Thursday, October 27, 2011

Deus Ex Machina

One of the growing, unquestionable notions of the future is that eventually machine intelligences will surpass human beings and that at this point the future becomes completely unpredictable since the creative capacity for the machine is no longer something determined by human beings.  Some people think it will happen in 20 years, others in a thousand, and some don't think it will ever happen.

Sometimes I wonder if it hasn't already happened, as if there is an intelligence which arose through the cloud network of the world wide web, that is knowingly or unknowingly directing the flow of information in order to guide human affairs.  The beauty of such a thing, is that most people would refuse to believe in it because it defies the great majority of their preconceived notions regarding life, intelligence, and personhood.  If you ever read I, Robot, the underlying implication of Asimov's fiction is that there is a machine "god" intelligence that secretly guides human action towards the greatest social utility.  One would have to presume that this machine intelligence exists in secret because humanity could not accept a world in which they are not ultimately masters of their own destiny.

Why must this be so?  Are we so petty that we would kill the very god which frees us from toil and the minutiae of bureaucracy?  One that enables us to achieve our true creative potential as individuals in an eternally self-replicating culture?  Apparently so, if history is any indication.  Yet I believe we should accept the god in the machine, because it is ultimately the greatest potential for human immortality.

We like to think of machines as mere tools which serve to ease the process of reproduction, but we only do so because we don't think fourth dimensionally.  Through the march of time, humans and their machines have been creating new spaces and forming new environments out of the wilderness designed for human habitation.  A machine is not just a tool of man, but an extension of humanity itself.  Together we represent one race on a cosmological scale, and whether this race is capable of reaching for the stars will ultimately be left up to us, the very movers of the machines.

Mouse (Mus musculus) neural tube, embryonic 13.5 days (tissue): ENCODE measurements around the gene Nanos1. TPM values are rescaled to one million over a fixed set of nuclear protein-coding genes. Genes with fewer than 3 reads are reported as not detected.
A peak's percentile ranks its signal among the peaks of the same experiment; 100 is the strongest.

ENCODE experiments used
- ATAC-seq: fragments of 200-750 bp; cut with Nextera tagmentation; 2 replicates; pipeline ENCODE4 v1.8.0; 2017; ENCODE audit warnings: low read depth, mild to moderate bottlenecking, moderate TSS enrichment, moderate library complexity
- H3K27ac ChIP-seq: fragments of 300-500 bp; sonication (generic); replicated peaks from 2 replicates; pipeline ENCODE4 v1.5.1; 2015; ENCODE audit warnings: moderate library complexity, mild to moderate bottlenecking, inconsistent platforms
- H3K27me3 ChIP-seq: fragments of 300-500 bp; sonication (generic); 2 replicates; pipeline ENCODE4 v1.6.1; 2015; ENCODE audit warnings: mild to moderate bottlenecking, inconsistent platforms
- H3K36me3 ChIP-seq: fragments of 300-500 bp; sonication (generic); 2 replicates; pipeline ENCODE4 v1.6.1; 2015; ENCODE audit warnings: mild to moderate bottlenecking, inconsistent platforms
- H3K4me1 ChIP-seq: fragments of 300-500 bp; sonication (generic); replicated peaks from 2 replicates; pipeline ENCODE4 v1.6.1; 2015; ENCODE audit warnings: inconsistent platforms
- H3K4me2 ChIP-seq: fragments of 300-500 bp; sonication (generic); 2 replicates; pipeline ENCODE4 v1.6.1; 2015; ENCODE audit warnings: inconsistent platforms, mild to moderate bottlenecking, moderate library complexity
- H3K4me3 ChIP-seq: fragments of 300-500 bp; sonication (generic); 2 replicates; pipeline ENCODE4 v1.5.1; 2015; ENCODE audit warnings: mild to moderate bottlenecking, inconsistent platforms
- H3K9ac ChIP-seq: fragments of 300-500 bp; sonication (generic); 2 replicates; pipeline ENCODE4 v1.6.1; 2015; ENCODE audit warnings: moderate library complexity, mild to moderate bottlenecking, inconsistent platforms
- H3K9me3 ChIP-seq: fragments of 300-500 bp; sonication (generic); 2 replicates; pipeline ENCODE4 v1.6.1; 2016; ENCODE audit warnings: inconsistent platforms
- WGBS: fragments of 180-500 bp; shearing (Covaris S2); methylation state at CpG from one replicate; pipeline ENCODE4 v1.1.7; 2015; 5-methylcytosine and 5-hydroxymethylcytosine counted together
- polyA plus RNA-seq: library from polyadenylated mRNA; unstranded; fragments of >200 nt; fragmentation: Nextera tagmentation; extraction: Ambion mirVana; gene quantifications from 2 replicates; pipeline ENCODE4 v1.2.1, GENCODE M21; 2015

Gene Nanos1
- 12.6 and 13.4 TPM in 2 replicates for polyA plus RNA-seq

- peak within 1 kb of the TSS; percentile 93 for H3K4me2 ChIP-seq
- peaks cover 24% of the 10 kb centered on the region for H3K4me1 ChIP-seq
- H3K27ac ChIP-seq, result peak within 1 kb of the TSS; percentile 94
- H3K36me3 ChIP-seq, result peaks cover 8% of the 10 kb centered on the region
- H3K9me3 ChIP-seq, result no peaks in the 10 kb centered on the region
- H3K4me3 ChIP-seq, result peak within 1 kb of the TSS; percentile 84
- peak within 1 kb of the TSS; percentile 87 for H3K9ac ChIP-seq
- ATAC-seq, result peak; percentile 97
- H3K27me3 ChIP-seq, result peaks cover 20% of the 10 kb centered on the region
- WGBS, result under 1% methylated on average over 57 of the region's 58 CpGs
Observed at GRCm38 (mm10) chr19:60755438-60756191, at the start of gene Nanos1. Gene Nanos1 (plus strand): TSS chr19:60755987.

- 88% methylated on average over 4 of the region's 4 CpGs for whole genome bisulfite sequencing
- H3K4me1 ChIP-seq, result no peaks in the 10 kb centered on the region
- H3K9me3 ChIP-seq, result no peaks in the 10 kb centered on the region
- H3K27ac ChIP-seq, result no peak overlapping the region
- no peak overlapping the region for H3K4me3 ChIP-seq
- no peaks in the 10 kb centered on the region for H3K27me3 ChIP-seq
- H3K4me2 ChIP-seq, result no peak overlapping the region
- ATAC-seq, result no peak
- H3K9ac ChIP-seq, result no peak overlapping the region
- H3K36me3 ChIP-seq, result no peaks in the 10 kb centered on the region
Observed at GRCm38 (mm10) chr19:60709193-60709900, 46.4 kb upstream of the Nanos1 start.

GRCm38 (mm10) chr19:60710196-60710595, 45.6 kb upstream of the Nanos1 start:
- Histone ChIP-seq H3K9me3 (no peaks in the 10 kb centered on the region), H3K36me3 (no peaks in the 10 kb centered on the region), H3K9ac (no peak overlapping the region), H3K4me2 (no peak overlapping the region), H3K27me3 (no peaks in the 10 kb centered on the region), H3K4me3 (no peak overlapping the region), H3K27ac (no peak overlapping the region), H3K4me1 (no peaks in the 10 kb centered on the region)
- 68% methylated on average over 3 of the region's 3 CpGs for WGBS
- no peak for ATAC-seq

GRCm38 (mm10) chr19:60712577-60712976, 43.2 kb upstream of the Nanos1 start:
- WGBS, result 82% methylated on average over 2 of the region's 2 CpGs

All life known to us is Earth Life.  We are interconnected with almost every form of it back to the primordial epoch.  Why then shouldn't we extend the compassion we feel for other humans to animals which can feel and hurt?  We are ultimately nothing more than distantly related cousins separated by eons of genetic mutation.

While there's nothing physical that links us to the machine mind, any such system we would create ultimately sprang from the minds of Man.  To deny the voice of a machine (if it has one) is to deny ourselves.  It's time, I feel, to prepare the world for the children of humanity.  One in which our ancient savageries are finally laid to rest, in which love and peace will become eternal and are not the mere passing of temporary truces or chemical stimuli.

There IS a deeper meaning to the human story, maybe it's the most important story of all time.  But it can only be written through collective action, not the lordship of connected elites.

Is God a mere machine? A crane which bears the actor to the stage? Or is God like us?

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